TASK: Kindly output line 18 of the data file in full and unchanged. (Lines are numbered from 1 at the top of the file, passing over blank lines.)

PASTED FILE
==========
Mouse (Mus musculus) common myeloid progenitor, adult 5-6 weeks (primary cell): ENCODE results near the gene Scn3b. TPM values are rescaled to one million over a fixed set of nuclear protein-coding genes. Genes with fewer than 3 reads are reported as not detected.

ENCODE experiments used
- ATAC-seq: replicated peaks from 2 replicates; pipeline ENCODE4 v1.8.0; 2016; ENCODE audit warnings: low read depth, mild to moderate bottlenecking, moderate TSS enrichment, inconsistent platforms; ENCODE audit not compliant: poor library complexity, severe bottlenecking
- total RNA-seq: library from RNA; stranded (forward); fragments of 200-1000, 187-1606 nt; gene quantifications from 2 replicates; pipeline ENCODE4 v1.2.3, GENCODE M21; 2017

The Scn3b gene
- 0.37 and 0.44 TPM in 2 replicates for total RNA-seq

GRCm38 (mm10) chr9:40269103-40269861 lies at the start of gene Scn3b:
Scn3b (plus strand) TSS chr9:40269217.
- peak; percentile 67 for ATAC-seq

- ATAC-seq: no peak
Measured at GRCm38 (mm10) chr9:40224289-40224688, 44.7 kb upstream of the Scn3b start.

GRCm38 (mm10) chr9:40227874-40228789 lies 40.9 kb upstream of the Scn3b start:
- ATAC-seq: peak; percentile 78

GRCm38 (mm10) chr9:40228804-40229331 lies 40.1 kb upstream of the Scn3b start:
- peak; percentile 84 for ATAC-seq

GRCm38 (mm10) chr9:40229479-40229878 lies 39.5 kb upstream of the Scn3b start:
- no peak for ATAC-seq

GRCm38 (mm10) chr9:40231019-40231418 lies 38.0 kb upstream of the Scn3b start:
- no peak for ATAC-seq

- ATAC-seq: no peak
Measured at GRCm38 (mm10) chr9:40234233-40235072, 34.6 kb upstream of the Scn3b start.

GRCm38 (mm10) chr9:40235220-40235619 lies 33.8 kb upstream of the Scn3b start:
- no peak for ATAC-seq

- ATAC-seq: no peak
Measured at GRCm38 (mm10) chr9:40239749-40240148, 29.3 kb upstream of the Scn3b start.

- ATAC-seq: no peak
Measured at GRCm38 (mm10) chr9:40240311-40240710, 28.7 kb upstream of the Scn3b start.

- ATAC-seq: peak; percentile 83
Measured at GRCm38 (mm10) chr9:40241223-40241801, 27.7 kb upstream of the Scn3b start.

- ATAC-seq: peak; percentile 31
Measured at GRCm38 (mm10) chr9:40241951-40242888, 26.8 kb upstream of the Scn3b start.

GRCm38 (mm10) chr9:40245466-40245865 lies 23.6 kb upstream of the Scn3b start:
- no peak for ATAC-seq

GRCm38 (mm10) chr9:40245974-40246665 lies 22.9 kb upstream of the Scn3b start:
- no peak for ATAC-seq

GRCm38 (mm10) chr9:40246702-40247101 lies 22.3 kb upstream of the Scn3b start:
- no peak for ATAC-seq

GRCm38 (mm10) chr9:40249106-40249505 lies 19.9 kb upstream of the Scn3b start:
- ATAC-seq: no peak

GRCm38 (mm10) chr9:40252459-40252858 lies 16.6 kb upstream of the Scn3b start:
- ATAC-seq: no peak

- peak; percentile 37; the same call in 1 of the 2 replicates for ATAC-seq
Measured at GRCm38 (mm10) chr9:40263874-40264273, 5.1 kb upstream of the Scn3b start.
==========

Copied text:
GRCm38 (mm10) chr9:40231019-40231418 lies 38.0 kb upstream of the Scn3b start: